What Should We Expect from EPA's Study on Fracking and Drinking Water?

The Environmental Protection Agency is scheduled to release a draft of its long awaited study on hydraulic fracturing's potential impacts on drinking water this spring.

When EPA announced the creation of this study way back in March 2010, it was expected to be the first of its kind in answering critical scientific questions. While a lot of good science on the risks hydraulic fracturing (or "fracking") poses to drinking water has been conducted by other institutions in the past five years - and indicates legitimate cause for concern - we remained hopeful that EPA's study would still be unique by being the first-ever to ask a broad range of questions and to analyze the enormous amounts of data that EPA was able to access. In other words, we expected this study to in many ways be the first - not the last - look at the relationship between fracking and drinking water of this scope and scale.

However, we've said from the beginning that the quality of the study will depend on the details, including whether or not it is free from oil and gas industry influence. Unfortunately, recently released documents from the EPA reveal that the agency has narrowed the scope of the study and the data available, as a result of industry influence. This, combined with comments from some close to the study, does not inspire confidence in what the draft will look like. Indeed, recent reports suggest it will not provide a clear answer on the risks fracking poses to drinking water. A geochemist on the independent advisory board that reviewed the draft plan of the study recently told InsideClimate News: "We won't know anything more in terms of real data than we did five years ago. This was supposed to be the gold standard. But they went through a long bureaucratic process of trying to develop a study that is not going to produce a meaningful result." The article goes on to say "More than a half-dozen former high-ranking EPA, administration and congressional staff members echoed [that] opinion."

When EPA released an earlier study on fracking in 2004 - one that has since been regarded as inconclusive as a result of industry influence - industry fell all over itself gleefully declaring that it showed fracking was safe. More than 10 years and countless impacts later, we know just how wrong they were. Will history repeat itself? As we anticipate the release of EPA's study it's important to remember that no single study will ever be able to settle all the questions about the risks of fracking, particularly when bureaucratic interference and industry influence intrude on the scientific process. In addition to gaps in the science on drinking water risks that are likely to remain, this study is only investigating one aspect of the many serious public health and environmental risks associated with the industry. (As just one example, there is mounting scientific evidence that people both near and far from oil and gas drilling are exposed to fracking-related air pollution alone that can cause health impacts like respiratory problems, birth defects, blood disorders, cancer and nervous system impacts.)

All of that said here are some of the big things we'll be looking for when it is released:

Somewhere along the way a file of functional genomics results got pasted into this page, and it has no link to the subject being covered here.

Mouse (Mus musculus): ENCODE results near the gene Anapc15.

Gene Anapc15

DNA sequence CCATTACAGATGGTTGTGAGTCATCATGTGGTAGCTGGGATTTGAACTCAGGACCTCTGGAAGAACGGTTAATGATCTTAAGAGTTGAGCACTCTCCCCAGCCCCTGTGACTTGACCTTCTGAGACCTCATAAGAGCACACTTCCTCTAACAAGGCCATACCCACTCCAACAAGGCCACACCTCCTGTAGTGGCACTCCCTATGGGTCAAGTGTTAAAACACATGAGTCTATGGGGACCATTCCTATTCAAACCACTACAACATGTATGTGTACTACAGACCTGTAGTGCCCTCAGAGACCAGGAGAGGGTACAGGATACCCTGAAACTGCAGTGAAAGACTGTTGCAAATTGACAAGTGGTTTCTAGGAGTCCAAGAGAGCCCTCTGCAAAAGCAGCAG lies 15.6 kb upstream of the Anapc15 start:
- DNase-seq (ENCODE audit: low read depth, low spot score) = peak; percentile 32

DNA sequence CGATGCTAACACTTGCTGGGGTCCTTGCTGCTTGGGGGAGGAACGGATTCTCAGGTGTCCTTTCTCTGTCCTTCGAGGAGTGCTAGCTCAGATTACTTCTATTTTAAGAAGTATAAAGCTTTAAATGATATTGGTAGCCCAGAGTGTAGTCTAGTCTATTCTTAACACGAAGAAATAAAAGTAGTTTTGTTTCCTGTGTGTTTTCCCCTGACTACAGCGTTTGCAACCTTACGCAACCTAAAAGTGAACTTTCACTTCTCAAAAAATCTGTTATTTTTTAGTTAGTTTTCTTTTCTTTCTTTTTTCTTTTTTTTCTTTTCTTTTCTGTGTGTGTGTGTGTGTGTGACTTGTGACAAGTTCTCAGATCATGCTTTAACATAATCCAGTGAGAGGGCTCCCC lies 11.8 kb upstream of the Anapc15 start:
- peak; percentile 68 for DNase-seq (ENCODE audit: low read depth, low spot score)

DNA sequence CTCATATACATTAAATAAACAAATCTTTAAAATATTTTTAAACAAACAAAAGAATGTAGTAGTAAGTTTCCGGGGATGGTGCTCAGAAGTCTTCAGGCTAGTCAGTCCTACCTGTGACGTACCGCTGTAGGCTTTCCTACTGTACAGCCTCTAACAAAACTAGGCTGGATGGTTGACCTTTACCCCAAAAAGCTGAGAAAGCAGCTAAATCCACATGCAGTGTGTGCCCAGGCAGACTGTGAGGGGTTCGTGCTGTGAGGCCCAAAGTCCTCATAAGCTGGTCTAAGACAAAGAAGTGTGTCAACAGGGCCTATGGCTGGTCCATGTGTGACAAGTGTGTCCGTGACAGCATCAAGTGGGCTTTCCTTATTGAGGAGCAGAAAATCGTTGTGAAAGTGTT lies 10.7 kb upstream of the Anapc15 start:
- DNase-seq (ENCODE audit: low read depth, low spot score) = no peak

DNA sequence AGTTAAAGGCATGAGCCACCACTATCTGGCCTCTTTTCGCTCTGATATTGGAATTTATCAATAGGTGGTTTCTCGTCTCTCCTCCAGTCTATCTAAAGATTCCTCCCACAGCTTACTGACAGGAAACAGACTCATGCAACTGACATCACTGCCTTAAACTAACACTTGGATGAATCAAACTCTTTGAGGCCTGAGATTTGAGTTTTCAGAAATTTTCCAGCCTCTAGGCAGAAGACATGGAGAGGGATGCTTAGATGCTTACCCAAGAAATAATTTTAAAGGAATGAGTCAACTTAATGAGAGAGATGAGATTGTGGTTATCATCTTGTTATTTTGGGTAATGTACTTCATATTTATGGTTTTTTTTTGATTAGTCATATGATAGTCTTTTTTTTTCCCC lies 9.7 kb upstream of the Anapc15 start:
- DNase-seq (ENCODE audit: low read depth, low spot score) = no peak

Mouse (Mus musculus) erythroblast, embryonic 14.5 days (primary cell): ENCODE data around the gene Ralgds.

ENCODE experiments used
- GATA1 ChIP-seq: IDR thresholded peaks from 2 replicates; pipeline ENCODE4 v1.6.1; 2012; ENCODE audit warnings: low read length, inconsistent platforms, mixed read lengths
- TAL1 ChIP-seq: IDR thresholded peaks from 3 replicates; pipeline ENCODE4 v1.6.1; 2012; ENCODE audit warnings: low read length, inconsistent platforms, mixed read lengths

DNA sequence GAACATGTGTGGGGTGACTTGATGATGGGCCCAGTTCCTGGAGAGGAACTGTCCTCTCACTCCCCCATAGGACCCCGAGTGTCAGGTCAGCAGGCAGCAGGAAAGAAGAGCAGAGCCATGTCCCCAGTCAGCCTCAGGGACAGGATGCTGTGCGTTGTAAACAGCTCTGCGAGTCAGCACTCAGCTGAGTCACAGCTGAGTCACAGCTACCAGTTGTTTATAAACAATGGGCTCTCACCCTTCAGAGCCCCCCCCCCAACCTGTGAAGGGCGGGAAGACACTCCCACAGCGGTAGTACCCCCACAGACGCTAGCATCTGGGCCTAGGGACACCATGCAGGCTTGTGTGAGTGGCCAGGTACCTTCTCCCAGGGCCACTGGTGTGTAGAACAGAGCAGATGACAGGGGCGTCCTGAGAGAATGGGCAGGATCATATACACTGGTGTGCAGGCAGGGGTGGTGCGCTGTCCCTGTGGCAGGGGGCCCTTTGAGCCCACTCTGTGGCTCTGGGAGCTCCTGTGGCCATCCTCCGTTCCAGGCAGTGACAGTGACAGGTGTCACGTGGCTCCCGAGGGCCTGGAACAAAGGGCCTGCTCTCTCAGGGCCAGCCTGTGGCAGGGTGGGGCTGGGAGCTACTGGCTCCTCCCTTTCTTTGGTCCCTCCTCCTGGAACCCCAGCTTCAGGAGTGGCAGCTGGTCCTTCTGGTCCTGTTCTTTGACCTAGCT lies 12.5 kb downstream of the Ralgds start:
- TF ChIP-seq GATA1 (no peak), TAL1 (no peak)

• The study should ask as many or more questions than it answers. We will be looking to make sure EPA is clear about remaining gaps and uncertainties in the science. Based on the study plan and 2012 progress report, we anticipate that there will be many. For one thing, even though the study plan included a broader range of questions than any before, there are still many that didn't make it in, even just about the risks to drinking water. And that is not to mention all the questions about the threats to air, land, wildlife, and human health, where we know there are still huge gaps in the science.
  • We also expect that one highly-anticipated part of the study will be completely missing: prospective case studies. EPA planned to conduct two such case studies, in which they would be on-site collecting data before, during, and after fracking. These would truly have been first-of-a-kind studies, giving scientists unprecedented access to study the potential impacts from start to finish. It seems that there's plenty of blame to go around for why these studies failed, although the exact reasons are still murky.
  • Finally, this study must be free of industry influence. EPA has actually researched this issue before, in a 2004 study on the relationship between fracking in coalbed methane formations and drinking water. But that study was heavily criticized for broad conclusions it made about the safety of fracking that were inconsistent with the underlying data and for oil and gas industry influence in the final version. That was an early example of the troubling pattern we've seen in EPA's scientific work on hydraulic fracturing. More recently, the agency abruptly dropped three high-profile water contamination investigations - in Dimock, PA, Pavillion, WY, and Parker County, TX - without providing any real explanation, and despite lingering indications in all three places that there could be a link to fracturing. We hope the current study marks the end of this pattern.

While this study certainly won't be the last word on the risks of hydraulic fracturing, we hope it will add valuable information to the growing body of scientific research. And, ultimately, EPA does not only have an independent scientific research mission, it's also the government body charged with ensuring that "all Americans are protected from significant risks to human health and the environment where they live, learn, and work." Therefore we expect EPA to use the findings of this study and it's authority to fulfill this crucial mission.